A booklet of the folktales from the area around Zersen and the Hohenstein (high cliff) has been published in German and is available for those who want to know the legends of their ancestors. Among the tales in Heimat Sagen (Fables from the Homeland) are the following:

The Treasure at the Hohenstein   At the top of the southeast side of the high cliff (Hohenstein) lies a prominent boulder emerging from the ground. It is called either the “green altar,” “pagan altar,” “sacrificial altar” or “pulpit.” On this stone, our ancestors brought their sacrifices to Donner, god of thunder, when they were still pagans. On one rock next to the “green altar,” a mysterious writing appears every seven years on St. John’s Day (June 21). It is visible for 24 hours and at night it is fire-red. Our fathers and grandfathers were still able to see it, but no human has ever been able to read it or make sense of it. Wise people say that anyone who is able to read it will become a very rich person-- for the script explains where there is a great treasure hidden in a cave of the Hohenstein which is guarded day and night by a Black Spirit.

The Founding of the Great Church at Fischbeck (church home of the Haddssen Zersens where immigrant, Carl Ludwig Zersen, was baptized and confirmed): In ancient times, a knight by the name of Rickbert lived on the heights of the Suentel Mountains with his lovely, pious wife, Helmberg. As the Count returned from fighting the Huns, he became very sick. His wife had received a remarkable potion brought by a pilgrim from the Holy Land and she gave it to her husband to drink. He had hardly tasted it when he incurred terrible pains. He thought that Helmburg had poisoned him and therefore he wanted to kill her with his sword. However, he fell into a deep sleep and never carried out his intent. After many hours he awoke. The illness had disappeared, but his suspicions against his wife were still there. Helmburg begged him to prove her innocence through a test of fire. Therefore, a huge fire was built in an open area. Two times his wife managed to get through the dancing flames. The third time a burning ember fell upon her bare arm. That led the knight to suspect her guilt, and he condemned her to death. However, this was not to be death by the sword. She would be placed with her servant upon a wagon pulled by four unbridled horses. The wild ride took them down the mountain from the castle, over rocks and through deep gullies, right into thorn patches and treacherous swamps. It was a miracle that the wagon didn’t fall apart. Finally, the foam-covered horses came to a stop at a stream in a meadow. The countess had remained unhurt after this terrible ride. Exhausted, she bent down to the brook to quench her burning thirst. As she dipped her hand in the water, she caught a little fish. In thanks for her miraculous salvation, Helmburg built a cloister on the spot where the horses had stopped, and she called it Fischbeck (“fish pond”). She continued to live in this cloister and led a quiet and retired life. (The cloister she founded remains a Lutheran cloister to this day and provides accommodations for pilgrims.)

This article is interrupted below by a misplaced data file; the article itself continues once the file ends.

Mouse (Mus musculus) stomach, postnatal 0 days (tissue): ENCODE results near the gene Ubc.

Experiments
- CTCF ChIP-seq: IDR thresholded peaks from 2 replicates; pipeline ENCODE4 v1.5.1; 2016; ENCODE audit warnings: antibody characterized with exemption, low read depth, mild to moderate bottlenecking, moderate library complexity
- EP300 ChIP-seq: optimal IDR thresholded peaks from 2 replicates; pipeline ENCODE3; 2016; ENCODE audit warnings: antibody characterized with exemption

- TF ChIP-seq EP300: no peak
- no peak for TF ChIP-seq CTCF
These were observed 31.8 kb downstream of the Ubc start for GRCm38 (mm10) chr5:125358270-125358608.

In churches like the great Cathedral in Naumburg there is a stained glass window commemorating the Cersne family. In the Castle Church in Bueckeburg there is an oil painting of one of its early Lutheran pastors with the name Zerssen. In the oldest gothic church in Germany, St. Elizabeth’s in Marburg, there is a grave plate in the floor for the knight named Zerssen. The name is also found in St. Michael’s in Hildesheim. In the Lutheran church in Oldendorf there is a stone carving of the Kesselhaken (pot hook) which serves as the center of the von Zerssen coat of arms.